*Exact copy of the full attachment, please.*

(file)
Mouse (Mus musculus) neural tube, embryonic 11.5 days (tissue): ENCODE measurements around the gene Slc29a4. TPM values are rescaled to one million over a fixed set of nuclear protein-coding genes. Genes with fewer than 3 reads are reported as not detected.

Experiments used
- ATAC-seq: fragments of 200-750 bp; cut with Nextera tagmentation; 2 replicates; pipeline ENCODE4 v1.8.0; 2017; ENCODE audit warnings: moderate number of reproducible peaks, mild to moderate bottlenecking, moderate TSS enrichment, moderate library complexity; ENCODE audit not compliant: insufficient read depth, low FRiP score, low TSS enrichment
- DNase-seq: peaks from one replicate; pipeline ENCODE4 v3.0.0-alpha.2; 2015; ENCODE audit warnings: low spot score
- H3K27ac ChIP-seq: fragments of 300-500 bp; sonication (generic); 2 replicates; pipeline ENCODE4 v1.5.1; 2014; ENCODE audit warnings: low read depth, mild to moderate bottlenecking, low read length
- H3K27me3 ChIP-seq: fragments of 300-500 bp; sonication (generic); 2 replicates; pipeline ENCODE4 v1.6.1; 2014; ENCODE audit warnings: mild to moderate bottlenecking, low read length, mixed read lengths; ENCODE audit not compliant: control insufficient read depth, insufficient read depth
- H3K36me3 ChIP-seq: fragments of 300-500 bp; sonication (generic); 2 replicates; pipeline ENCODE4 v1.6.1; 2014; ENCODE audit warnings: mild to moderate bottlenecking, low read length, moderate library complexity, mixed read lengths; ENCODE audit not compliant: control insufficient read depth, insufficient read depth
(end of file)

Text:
Mouse (Mus musculus) neural tube, embryonic 11.5 days (tissue): ENCODE measurements around the gene Slc29a4. TPM values are rescaled to one million over a fixed set of nuclear protein-coding genes. Genes with fewer than 3 reads are reported as not detected.

Experiments used
- ATAC-seq: fragments of 200-750 bp; cut with Nextera tagmentation; 2 replicates; pipeline ENCODE4 v1.8.0; 2017; ENCODE audit warnings: moderate number of reproducible peaks, mild to moderate bottlenecking, moderate TSS enrichment, moderate library complexity; ENCODE audit not compliant: insufficient read depth, low FRiP score, low TSS enrichment
- DNase-seq: peaks from one replicate; pipeline ENCODE4 v3.0.0-alpha.2; 2015; ENCODE audit warnings: low spot score
- H3K27ac ChIP-seq: fragments of 300-500 bp; sonication (generic); 2 replicates; pipeline ENCODE4 v1.5.1; 2014; ENCODE audit warnings: low read depth, mild to moderate bottlenecking, low read length
- H3K27me3 ChIP-seq: fragments of 300-500 bp; sonication (generic); 2 replicates; pipeline ENCODE4 v1.6.1; 2014; ENCODE audit warnings: mild to moderate bottlenecking, low read length, mixed read lengths; ENCODE audit not compliant: control insufficient read depth, insufficient read depth
- H3K36me3 ChIP-seq: fragments of 300-500 bp; sonication (generic); 2 replicates; pipeline ENCODE4 v1.6.1; 2014; ENCODE audit warnings: mild to moderate bottlenecking, low read length, moderate library complexity, mixed read lengths; ENCODE audit not compliant: control insufficient read depth, insufficient read depth